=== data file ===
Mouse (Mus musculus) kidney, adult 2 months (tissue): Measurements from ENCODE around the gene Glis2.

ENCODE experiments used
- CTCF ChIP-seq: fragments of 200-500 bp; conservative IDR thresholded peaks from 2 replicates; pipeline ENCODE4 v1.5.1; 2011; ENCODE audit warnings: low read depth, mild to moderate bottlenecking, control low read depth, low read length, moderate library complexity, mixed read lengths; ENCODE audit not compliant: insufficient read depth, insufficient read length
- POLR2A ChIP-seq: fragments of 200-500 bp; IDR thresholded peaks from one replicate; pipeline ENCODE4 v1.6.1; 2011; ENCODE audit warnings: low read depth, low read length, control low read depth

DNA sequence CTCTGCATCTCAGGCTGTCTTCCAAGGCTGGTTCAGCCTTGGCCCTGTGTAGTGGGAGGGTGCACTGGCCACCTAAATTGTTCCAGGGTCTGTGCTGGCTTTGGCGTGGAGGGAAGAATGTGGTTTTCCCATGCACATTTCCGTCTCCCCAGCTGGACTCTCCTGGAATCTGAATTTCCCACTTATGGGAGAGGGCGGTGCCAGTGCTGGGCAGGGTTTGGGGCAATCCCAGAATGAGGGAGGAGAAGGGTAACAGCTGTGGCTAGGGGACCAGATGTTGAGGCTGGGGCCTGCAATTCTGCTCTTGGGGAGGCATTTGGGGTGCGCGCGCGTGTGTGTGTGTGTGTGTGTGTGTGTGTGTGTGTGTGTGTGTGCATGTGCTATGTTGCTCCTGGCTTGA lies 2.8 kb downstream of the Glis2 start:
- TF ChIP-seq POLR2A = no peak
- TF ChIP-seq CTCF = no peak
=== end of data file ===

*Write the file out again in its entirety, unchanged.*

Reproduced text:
Mouse (Mus musculus) kidney, adult 2 months (tissue): Measurements from ENCODE around the gene Glis2.

ENCODE experiments used
- CTCF ChIP-seq: fragments of 200-500 bp; conservative IDR thresholded peaks from 2 replicates; pipeline ENCODE4 v1.5.1; 2011; ENCODE audit warnings: low read depth, mild to moderate bottlenecking, control low read depth, low read length, moderate library complexity, mixed read lengths; ENCODE audit not compliant: insufficient read depth, insufficient read length
- POLR2A ChIP-seq: fragments of 200-500 bp; IDR thresholded peaks from one replicate; pipeline ENCODE4 v1.6.1; 2011; ENCODE audit warnings: low read depth, low read length, control low read depth

DNA sequence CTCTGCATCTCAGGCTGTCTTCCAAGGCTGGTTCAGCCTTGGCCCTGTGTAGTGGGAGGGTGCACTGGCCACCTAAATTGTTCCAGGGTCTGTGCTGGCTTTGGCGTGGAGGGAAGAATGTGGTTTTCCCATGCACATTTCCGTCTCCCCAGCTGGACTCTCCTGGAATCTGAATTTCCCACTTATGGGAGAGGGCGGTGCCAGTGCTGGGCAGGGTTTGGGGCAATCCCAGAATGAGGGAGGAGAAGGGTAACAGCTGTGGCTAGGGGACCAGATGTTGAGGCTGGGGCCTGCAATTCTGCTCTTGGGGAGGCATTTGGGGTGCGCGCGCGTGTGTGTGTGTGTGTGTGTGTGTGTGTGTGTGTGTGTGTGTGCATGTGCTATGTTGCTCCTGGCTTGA lies 2.8 kb downstream of the Glis2 start:
- TF ChIP-seq POLR2A = no peak
- TF ChIP-seq CTCF = no peak